Also, the phrase 'knowing that one false step could be my last' is extremely melodramatic.
Then we have the narrator's hearing - it's their only 'protection'. Not quite the right word. It's their only functioning sense maybe - but that's not the same thing. Again, why should I trust a writer who doesn’t seem to know what he's writing about?

'I had managed to avoid confrontation so far, but I doubted my luck would hold out.' More pointless melodrama - you're placing the action on hold and inviting us to view the entire scene from too great a distance to feel involved.

'The cove was up ahead. Only scraps remained of the rowboat ('scraps? Odd word choice) I had used to cross it (that's a given, so you don't need to tell us), and I had been searching for an alternate alternative 2 completely different words that are not interchangeable  path back, but the water was vast and the banks treacherous. My supplies were running out and swimming across the foul waters was the only way back to the ship and off this island.'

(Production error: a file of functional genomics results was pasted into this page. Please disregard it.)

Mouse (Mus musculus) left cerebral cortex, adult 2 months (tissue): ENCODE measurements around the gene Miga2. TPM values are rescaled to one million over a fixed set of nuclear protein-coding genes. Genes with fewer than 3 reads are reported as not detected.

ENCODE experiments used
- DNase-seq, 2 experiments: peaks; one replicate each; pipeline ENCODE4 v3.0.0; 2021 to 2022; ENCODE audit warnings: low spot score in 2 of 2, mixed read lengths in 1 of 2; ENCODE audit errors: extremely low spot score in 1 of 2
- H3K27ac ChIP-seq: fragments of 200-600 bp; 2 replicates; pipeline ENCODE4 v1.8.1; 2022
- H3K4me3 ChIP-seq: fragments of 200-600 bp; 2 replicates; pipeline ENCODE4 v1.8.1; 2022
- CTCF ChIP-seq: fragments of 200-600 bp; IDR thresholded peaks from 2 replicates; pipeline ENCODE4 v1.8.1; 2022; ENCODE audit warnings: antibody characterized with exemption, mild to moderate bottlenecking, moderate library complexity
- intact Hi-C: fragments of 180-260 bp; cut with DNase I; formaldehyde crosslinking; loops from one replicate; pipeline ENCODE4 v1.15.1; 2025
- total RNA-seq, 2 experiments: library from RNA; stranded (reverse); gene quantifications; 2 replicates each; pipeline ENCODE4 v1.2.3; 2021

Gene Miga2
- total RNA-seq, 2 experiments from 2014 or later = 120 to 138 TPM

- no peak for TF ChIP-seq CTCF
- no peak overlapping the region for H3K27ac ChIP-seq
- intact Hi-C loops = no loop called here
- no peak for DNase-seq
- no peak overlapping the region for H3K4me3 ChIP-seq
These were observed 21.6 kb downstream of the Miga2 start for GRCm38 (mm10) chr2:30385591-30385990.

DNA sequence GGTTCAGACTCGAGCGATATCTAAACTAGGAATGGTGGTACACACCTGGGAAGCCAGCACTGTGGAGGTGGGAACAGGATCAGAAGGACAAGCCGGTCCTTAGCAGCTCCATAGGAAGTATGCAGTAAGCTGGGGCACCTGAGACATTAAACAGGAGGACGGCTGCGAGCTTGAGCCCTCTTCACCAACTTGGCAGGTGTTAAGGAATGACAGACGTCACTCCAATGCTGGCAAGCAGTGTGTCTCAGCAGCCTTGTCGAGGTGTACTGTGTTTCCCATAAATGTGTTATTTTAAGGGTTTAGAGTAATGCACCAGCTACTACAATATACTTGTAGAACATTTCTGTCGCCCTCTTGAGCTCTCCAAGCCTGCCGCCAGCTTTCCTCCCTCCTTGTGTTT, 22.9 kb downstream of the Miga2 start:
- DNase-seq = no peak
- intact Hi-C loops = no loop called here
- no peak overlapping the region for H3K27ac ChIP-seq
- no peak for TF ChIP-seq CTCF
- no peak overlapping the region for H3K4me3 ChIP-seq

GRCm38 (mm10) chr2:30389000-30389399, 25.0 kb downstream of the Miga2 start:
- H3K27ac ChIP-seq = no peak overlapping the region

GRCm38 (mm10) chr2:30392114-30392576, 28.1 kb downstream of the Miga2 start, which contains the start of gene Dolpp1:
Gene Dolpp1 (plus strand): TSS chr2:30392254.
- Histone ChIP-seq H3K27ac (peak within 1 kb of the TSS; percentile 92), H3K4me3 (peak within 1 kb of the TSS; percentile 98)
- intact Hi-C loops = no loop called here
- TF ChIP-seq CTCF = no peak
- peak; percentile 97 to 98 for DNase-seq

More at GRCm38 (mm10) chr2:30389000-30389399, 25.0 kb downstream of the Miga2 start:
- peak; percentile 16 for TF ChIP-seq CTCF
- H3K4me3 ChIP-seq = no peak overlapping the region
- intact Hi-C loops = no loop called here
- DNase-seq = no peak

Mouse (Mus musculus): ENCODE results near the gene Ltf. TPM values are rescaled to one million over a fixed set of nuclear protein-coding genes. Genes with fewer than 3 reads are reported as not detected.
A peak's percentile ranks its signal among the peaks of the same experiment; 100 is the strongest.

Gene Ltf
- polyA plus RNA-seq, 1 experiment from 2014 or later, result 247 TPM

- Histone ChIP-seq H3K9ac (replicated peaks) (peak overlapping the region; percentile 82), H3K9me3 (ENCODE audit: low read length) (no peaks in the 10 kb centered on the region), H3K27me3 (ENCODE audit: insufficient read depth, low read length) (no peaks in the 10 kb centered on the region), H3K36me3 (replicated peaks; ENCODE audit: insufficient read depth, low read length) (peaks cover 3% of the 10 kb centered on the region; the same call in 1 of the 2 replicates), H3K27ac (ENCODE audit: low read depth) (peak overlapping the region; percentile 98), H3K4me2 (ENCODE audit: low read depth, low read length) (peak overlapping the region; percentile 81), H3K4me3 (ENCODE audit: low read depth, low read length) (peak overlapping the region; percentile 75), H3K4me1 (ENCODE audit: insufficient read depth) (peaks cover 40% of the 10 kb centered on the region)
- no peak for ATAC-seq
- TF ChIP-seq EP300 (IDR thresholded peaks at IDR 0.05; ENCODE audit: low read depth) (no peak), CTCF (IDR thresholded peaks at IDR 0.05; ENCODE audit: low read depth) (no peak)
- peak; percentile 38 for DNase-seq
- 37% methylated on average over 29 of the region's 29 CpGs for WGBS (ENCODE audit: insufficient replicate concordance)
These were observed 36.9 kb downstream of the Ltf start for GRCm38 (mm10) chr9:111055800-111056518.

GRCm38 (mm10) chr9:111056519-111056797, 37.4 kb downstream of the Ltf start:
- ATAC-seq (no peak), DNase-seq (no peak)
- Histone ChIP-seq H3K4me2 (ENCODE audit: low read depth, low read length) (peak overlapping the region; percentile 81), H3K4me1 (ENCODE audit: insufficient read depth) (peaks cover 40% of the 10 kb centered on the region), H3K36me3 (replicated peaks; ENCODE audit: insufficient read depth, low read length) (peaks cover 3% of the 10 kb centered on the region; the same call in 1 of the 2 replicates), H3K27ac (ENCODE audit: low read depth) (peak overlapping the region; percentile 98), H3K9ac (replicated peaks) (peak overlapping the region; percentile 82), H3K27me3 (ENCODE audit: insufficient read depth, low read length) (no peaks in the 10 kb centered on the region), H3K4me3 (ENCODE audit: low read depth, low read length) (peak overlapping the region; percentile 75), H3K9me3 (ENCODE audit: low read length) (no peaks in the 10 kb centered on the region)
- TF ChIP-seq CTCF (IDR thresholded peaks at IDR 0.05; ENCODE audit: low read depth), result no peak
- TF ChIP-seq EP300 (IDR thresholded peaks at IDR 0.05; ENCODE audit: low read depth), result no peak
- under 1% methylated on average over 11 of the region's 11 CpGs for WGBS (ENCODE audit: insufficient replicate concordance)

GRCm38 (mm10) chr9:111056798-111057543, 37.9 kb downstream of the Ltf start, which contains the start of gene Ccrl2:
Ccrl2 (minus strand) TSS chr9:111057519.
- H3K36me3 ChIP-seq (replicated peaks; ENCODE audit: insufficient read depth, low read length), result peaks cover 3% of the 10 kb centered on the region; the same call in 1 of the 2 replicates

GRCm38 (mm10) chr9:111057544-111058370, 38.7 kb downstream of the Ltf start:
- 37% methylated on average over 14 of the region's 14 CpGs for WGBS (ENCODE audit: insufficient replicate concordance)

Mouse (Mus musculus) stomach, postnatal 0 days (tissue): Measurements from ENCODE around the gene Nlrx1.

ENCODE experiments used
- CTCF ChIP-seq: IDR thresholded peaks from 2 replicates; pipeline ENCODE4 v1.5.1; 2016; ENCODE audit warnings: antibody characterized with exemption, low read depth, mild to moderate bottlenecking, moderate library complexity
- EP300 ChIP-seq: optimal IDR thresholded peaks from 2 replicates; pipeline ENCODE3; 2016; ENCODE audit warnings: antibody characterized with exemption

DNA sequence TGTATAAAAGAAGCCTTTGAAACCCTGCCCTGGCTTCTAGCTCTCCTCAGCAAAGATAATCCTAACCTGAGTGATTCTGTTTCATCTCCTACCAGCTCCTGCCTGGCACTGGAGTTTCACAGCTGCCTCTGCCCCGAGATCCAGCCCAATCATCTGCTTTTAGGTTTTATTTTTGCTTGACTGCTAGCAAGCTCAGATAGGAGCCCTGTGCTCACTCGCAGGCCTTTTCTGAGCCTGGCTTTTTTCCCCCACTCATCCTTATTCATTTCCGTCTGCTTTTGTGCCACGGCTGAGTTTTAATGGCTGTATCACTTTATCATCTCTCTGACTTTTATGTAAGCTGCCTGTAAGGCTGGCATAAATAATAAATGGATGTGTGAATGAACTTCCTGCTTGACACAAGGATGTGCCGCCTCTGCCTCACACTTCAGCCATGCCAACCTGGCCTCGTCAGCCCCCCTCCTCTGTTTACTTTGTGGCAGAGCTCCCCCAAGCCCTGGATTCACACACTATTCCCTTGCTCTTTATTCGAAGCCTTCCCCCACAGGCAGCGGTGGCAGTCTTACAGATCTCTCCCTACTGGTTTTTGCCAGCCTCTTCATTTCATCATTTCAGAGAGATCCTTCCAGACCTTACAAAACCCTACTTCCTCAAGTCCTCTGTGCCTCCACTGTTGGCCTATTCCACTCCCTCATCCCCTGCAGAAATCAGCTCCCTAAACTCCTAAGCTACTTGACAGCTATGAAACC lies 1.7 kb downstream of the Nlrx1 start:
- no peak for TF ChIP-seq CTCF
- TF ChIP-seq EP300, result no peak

So the narrator is trying to head away from the target rather than get closer. . . and is looking for a path which involves crossing a stretch of water. Is 'path' the right word if he/she is going to have to swim it?

I'll admit I skimmed the rest.
What else stood out? A yell followed by 'the soft quick clomps of a four-footed beast in pursuit' - clunky at best - then 'carelessly tumbled over a tuft of grass growing on the edge of the watery bog, landing with a splash' this reads more slapstick than you intended. Then we have teeth snapped the air behind me, nipping at my long blonde hair really?.
Why do we need to know about their hair colour and length right this minute? Don't you think that totally destroys the mood?

I ended up wondering why your MC had gone to so much trouble in the first place. Why visit an island three times in order to run back to the ship? We need some context for the scene to make sense, unless you placed them there simply to inject some excitement into the story.

Action is notoriously difficult to get right and I'm afraid you didn’t get to grips with it at all.
Being attacked by a demon and escaping should be dramatic, but this was a plod because it reads long-winded when we expect sharp and incisive writing.  You over-draw the scene, and your word choices seem dubious at times.

Is it worth continuing? If you have a tale that has to be told, then of course. You can carry out an edit at a later date. For now, enjoy the escape into the world you have created.